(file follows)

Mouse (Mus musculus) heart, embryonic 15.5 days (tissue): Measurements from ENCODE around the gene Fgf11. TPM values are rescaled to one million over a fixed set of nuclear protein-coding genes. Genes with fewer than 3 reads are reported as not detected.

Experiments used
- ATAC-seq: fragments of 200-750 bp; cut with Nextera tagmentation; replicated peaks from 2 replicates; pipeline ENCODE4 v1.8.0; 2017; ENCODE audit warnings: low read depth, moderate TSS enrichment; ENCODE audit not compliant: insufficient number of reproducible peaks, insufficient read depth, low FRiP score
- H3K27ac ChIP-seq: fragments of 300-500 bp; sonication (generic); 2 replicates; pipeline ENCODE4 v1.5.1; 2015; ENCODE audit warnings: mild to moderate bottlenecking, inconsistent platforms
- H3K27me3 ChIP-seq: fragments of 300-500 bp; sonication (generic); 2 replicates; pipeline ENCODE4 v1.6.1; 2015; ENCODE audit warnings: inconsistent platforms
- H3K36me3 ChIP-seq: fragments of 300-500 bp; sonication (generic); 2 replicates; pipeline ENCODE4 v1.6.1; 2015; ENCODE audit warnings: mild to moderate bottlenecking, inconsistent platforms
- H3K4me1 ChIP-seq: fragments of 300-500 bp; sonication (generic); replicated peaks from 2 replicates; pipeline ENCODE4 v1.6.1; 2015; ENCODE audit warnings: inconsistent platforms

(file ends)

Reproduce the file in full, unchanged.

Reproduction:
Mouse (Mus musculus) heart, embryonic 15.5 days (tissue): Measurements from ENCODE around the gene Fgf11. TPM values are rescaled to one million over a fixed set of nuclear protein-coding genes. Genes with fewer than 3 reads are reported as not detected.

Experiments used
- ATAC-seq: fragments of 200-750 bp; cut with Nextera tagmentation; replicated peaks from 2 replicates; pipeline ENCODE4 v1.8.0; 2017; ENCODE audit warnings: low read depth, moderate TSS enrichment; ENCODE audit not compliant: insufficient number of reproducible peaks, insufficient read depth, low FRiP score
- H3K27ac ChIP-seq: fragments of 300-500 bp; sonication (generic); 2 replicates; pipeline ENCODE4 v1.5.1; 2015; ENCODE audit warnings: mild to moderate bottlenecking, inconsistent platforms
- H3K27me3 ChIP-seq: fragments of 300-500 bp; sonication (generic); 2 replicates; pipeline ENCODE4 v1.6.1; 2015; ENCODE audit warnings: inconsistent platforms
- H3K36me3 ChIP-seq: fragments of 300-500 bp; sonication (generic); 2 replicates; pipeline ENCODE4 v1.6.1; 2015; ENCODE audit warnings: mild to moderate bottlenecking, inconsistent platforms
- H3K4me1 ChIP-seq: fragments of 300-500 bp; sonication (generic); replicated peaks from 2 replicates; pipeline ENCODE4 v1.6.1; 2015; ENCODE audit warnings: inconsistent platforms